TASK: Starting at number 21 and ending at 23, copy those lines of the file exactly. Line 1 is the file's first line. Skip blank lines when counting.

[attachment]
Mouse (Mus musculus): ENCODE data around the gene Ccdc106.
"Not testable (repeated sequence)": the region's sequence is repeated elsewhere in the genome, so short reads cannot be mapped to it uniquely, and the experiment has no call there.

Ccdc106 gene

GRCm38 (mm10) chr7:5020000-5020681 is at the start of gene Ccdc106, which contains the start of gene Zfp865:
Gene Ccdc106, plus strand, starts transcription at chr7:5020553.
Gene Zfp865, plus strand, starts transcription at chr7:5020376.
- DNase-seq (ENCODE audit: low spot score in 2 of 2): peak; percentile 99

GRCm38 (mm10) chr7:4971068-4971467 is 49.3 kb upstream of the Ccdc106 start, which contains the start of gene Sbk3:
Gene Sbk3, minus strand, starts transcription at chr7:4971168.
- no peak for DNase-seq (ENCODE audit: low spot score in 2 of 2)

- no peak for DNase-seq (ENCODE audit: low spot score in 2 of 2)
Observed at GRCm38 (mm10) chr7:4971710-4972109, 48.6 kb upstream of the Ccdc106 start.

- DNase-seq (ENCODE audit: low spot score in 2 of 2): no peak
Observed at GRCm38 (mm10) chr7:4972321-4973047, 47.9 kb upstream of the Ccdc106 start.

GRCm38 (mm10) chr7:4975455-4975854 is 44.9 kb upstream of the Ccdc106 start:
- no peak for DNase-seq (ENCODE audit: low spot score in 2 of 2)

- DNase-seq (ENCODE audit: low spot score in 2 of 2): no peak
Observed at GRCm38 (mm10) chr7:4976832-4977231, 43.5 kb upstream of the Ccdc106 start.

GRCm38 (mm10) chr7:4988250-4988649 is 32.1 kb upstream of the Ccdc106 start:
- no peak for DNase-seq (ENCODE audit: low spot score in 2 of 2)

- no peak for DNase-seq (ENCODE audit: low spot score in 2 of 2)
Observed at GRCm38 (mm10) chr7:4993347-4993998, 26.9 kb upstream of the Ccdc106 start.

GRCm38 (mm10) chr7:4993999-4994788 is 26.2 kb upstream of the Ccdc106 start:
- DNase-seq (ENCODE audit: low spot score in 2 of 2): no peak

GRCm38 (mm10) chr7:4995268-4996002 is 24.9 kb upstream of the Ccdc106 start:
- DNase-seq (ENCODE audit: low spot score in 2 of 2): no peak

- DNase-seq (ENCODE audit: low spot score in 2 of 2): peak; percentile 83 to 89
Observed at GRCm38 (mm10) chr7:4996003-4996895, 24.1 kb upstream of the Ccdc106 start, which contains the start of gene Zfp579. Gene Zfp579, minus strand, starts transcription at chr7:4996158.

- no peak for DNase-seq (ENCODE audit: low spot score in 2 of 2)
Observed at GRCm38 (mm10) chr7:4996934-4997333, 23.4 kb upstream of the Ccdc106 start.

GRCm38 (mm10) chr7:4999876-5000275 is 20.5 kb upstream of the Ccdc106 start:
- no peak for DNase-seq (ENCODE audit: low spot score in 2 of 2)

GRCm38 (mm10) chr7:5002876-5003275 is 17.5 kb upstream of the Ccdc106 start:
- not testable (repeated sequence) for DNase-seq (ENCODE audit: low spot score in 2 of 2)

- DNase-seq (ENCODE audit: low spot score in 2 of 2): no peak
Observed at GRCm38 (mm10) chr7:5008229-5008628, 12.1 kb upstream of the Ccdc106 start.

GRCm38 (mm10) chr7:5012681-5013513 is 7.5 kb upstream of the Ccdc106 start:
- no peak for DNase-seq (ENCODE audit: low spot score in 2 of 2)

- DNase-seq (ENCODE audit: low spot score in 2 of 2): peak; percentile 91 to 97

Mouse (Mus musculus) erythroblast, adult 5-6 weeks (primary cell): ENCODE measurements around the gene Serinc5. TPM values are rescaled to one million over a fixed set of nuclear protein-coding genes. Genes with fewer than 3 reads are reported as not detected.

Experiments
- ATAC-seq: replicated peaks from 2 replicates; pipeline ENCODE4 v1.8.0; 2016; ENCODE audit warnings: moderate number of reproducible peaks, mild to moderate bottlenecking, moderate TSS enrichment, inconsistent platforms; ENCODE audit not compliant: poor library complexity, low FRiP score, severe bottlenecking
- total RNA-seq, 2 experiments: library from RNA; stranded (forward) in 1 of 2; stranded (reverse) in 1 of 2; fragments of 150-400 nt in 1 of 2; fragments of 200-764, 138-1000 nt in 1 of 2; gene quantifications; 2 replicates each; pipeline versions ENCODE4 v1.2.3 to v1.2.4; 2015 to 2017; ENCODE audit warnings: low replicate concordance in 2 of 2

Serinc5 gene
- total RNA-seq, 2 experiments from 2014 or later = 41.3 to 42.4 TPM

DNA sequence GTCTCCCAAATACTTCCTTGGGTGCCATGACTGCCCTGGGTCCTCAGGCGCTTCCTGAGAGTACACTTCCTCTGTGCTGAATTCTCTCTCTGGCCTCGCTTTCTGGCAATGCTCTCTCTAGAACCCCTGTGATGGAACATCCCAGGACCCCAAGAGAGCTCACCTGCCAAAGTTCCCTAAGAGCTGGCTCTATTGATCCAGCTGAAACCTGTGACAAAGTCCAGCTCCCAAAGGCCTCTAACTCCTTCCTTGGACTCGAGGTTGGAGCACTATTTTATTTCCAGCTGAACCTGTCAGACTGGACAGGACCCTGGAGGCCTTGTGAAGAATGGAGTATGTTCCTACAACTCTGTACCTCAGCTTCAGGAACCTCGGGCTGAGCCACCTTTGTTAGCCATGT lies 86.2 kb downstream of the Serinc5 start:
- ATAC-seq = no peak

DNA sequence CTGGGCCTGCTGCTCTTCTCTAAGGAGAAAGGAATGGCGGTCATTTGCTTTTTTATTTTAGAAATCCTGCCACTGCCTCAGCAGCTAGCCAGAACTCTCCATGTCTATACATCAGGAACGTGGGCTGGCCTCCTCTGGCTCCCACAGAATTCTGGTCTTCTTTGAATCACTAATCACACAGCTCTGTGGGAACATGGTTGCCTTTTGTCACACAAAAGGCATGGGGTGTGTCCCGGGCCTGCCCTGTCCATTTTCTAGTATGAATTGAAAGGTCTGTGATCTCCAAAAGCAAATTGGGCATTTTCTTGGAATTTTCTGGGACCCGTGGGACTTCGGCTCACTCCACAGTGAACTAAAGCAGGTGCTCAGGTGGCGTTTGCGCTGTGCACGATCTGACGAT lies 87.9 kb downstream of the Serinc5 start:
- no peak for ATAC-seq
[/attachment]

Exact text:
- no peak for DNase-seq (ENCODE audit: low spot score in 2 of 2)
Observed at GRCm38 (mm10) chr7:4993347-4993998, 26.9 kb upstream of the Ccdc106 start.

GRCm38 (mm10) chr7:4993999-4994788 is 26.2 kb upstream of the Ccdc106 start: